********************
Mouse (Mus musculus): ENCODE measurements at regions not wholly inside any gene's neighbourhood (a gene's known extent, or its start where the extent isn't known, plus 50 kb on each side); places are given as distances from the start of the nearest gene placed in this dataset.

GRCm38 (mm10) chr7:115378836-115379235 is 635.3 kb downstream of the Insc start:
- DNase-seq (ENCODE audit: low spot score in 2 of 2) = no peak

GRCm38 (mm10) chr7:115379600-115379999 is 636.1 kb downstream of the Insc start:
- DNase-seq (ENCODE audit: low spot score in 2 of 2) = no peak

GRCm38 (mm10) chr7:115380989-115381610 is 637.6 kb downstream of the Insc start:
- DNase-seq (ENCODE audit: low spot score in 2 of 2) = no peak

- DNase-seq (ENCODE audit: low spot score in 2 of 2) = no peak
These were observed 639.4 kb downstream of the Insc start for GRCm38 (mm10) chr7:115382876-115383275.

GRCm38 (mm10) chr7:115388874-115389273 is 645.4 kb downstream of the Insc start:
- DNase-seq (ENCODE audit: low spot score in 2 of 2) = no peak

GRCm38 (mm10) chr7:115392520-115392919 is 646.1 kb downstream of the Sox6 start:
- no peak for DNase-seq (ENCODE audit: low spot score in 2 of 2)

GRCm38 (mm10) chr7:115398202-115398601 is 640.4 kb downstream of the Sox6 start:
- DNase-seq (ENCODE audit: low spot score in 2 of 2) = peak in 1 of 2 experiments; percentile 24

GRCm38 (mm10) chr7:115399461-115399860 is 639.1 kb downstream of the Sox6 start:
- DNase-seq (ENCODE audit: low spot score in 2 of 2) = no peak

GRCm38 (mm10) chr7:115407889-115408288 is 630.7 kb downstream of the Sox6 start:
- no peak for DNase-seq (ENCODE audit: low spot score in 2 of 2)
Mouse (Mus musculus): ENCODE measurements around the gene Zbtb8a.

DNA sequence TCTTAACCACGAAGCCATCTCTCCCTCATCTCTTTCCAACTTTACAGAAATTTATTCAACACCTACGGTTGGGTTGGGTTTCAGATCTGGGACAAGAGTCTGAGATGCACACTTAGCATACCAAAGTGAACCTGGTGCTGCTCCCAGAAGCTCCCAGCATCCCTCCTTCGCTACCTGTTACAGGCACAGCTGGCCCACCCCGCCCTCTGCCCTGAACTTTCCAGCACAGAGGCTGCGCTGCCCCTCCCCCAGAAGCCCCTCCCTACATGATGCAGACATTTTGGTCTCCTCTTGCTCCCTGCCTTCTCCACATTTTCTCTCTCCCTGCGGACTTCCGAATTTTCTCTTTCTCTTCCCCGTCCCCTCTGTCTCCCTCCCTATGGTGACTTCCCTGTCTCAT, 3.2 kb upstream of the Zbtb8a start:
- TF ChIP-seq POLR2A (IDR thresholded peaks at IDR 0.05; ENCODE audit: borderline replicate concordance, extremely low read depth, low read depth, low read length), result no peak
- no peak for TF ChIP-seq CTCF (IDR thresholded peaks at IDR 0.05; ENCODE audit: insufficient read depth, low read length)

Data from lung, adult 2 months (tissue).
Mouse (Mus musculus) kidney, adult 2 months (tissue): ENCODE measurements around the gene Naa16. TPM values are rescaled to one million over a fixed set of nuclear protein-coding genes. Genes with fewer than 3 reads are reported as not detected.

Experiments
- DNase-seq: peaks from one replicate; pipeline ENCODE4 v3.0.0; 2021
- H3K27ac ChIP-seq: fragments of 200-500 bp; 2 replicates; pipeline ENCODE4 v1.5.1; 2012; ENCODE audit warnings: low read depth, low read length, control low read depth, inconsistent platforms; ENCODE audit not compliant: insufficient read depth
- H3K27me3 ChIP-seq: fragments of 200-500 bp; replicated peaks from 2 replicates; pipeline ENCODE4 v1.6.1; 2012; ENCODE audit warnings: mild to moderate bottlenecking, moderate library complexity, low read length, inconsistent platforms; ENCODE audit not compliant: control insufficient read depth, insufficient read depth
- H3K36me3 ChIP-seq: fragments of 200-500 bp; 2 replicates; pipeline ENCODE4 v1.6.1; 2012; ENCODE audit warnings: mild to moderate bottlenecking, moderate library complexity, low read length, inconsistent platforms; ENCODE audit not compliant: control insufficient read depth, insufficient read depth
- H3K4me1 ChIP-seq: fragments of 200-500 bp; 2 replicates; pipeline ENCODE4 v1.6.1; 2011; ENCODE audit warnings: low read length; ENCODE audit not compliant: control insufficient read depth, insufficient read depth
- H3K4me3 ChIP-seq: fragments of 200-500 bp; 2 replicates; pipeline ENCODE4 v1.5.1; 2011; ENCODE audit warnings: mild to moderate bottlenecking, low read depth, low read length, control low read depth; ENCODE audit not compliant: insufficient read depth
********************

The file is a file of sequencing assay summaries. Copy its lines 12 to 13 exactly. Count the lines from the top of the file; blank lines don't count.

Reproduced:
GRCm38 (mm10) chr7:115392520-115392919 is 646.1 kb downstream of the Sox6 start:
- no peak for DNase-seq (ENCODE audit: low spot score in 2 of 2)